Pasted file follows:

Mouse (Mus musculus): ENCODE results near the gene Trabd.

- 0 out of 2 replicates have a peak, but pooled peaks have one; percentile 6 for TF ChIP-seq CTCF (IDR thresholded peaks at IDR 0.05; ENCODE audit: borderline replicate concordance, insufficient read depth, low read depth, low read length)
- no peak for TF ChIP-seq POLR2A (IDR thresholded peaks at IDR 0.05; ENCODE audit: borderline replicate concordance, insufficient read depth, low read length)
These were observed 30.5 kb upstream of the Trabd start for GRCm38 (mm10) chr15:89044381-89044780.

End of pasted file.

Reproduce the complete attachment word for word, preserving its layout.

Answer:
Mouse (Mus musculus): ENCODE results near the gene Trabd.

- 0 out of 2 replicates have a peak, but pooled peaks have one; percentile 6 for TF ChIP-seq CTCF (IDR thresholded peaks at IDR 0.05; ENCODE audit: borderline replicate concordance, insufficient read depth, low read depth, low read length)
- no peak for TF ChIP-seq POLR2A (IDR thresholded peaks at IDR 0.05; ENCODE audit: borderline replicate concordance, insufficient read depth, low read length)
These were observed 30.5 kb upstream of the Trabd start for GRCm38 (mm10) chr15:89044381-89044780.